Jan 09, 2012 Jason Emerson Uncategorized
A Skaneateles dairy farm recently received a violation for polluting the Owasco and Skaneateles Lake watersheds after heavy rains caused severe manure runoff from its fields.
Twin Birch Dairy Farm on Lacy Road was cited on Dec. 21 by the state Department of Environmental Conservation for “discharge into state waters in contravention of water quality standards.” The farm, owned by Dirk Young, has for years been a promoter of environmental stewardship.
The violation came after a member of the Owasco Lake Watershed Inspection Program noticed brown foamy liquid that smelled like manure being discharged into both Dutch Hollow Brook and Austin Brook and called the DEC. A DEC officer tracked the runoff to the Twin Birch field, which had been fertilized with manure ten times that month, said DEC spokeswoman Diane Carlton.
The violation comes with a court appearance and a fine that will be determined “at a later date,” Carlton said.
Twin Birch Business Manager Steve McGlynn, who spoke with the DEC officer that day and physically received the citation, said Twin Birch has a certified farm and land management plan that regulates fertilizer and manure application schedules and rates of application, and the dairy did not violate its plan.
“When you get heavy rain events they wash out the fields,” McGlynn said. “In this case we had nearly an inch of rain in a matter of hours, we had a dry fall, the field has a swale in it, and lots of rain just takes that top layer right off the land and flushes it down.”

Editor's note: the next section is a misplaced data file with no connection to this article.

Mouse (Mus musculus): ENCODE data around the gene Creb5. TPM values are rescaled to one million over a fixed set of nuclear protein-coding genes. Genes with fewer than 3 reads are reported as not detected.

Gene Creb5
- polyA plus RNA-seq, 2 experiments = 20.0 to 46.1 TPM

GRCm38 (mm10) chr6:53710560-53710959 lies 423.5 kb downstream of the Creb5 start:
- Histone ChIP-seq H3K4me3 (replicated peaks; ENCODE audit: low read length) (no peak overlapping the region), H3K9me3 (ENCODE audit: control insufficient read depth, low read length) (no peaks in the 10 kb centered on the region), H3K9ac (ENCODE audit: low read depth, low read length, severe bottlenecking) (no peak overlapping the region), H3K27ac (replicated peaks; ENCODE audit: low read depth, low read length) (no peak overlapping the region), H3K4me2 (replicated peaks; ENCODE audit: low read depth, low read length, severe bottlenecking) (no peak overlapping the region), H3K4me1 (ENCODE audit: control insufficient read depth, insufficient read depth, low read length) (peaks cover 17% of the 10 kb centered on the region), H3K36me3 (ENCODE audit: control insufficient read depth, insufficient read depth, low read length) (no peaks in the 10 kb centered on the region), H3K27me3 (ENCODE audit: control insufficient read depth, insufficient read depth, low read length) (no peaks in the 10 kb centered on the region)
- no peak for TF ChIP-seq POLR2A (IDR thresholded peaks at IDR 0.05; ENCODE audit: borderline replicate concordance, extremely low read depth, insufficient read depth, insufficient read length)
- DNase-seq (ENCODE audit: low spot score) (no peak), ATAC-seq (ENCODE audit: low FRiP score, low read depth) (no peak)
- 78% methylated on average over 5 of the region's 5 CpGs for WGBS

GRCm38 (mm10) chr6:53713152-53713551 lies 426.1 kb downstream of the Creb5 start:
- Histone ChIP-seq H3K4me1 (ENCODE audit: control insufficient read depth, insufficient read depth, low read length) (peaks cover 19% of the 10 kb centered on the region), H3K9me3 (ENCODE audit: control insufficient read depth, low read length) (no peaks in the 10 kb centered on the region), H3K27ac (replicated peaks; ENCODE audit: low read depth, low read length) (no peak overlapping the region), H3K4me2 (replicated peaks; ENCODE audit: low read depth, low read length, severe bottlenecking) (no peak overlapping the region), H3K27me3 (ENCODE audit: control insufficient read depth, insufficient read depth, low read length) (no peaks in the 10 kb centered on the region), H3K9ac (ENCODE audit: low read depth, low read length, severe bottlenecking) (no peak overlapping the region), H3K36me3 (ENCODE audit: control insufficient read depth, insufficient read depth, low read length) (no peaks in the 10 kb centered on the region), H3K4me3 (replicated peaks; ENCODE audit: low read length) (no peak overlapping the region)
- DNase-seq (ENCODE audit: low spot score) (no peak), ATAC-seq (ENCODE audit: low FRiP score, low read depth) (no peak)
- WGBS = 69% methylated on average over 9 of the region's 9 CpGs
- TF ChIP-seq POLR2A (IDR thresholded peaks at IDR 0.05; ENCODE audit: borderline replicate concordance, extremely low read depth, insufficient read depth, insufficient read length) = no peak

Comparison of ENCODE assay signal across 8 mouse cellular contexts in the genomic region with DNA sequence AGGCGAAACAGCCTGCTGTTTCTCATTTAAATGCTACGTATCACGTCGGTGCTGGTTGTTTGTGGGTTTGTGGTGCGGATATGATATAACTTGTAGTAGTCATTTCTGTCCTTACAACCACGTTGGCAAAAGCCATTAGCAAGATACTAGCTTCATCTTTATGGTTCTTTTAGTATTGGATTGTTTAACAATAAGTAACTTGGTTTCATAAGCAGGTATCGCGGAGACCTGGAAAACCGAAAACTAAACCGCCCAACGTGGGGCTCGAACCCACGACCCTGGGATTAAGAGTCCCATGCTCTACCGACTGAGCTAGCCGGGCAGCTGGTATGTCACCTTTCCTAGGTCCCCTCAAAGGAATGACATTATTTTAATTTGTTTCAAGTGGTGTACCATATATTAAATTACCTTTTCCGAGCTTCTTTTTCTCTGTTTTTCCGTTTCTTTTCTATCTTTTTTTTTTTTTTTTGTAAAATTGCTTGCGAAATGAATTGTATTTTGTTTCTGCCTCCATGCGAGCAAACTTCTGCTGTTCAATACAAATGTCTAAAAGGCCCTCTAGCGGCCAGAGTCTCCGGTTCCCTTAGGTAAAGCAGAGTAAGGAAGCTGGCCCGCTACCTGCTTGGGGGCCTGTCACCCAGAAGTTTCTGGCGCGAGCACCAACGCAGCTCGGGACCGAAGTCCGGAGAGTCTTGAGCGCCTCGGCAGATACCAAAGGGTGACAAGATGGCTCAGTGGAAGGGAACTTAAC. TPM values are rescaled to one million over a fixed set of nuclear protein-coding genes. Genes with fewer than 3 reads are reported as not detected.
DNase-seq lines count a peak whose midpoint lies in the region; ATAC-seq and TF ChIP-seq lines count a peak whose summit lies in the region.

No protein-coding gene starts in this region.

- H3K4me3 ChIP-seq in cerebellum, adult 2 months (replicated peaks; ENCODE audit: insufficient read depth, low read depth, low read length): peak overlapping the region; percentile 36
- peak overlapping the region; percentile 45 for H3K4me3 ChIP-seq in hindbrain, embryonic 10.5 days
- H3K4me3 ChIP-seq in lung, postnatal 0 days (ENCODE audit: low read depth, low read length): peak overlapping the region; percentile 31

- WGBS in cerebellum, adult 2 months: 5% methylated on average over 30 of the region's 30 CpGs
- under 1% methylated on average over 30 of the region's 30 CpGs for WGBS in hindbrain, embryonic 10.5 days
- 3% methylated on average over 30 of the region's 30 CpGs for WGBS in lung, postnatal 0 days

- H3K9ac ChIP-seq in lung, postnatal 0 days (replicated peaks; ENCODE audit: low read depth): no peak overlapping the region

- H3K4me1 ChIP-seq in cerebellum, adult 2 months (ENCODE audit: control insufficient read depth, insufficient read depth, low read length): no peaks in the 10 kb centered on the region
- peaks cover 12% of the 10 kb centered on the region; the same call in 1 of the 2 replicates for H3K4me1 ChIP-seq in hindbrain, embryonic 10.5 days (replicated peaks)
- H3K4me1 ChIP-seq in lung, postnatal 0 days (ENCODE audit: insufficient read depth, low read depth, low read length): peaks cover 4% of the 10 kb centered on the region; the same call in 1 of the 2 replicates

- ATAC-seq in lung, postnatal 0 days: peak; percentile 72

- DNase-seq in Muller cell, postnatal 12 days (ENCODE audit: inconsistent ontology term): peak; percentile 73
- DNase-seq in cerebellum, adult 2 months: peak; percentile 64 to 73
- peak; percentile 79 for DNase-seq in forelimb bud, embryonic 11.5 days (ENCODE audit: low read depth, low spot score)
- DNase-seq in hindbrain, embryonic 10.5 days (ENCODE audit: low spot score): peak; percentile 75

The DEC agreed that Twin Birch did not violate its management plan, Carlton said.
Twin Birch Dairy Farm was established in 1960 and currently has about 2,000 dairy cows. The farm works regularly with local environmental and lake watershed groups, as well as with Cornell Cooperative extension, and recently installed one of the first anaerobic digestion systems in the area to collect and recycle its manure and to generate electricity from biogas for use on the farm.
Twin Birch was named the Onondaga County Soil and Water Conservation Farm of the Year in 2002.
DEC spokeswoman Carlton said Young agreed to incorporate more farming best practices into his land management to prevent further runoff problems, such as building a dirt wall, replanting grass, re-grading deep tire ruts in the field and incorporating manure into the soil rather than putting it on top of the soil.
McGlynn said the dairy is working with the DEC on this issue and will “do what we can to prevent future problems,” including looking at changing its nutrient planning program, which specifies usage of manure as field fertilizer.
Since Twin Birch did not violate its farm management plan, however, owner Young disagrees with the violation and will appear in court to “meet with the judge and explain our side of the story,” McGlynn said.
Jason Emerson is editor of the Skaneateles Press. He can be reached at email@example.com.
Jason Emerson is editor of the Cazenovia Republican and Eagle Bulletin newspapers.
Feb 21, 2017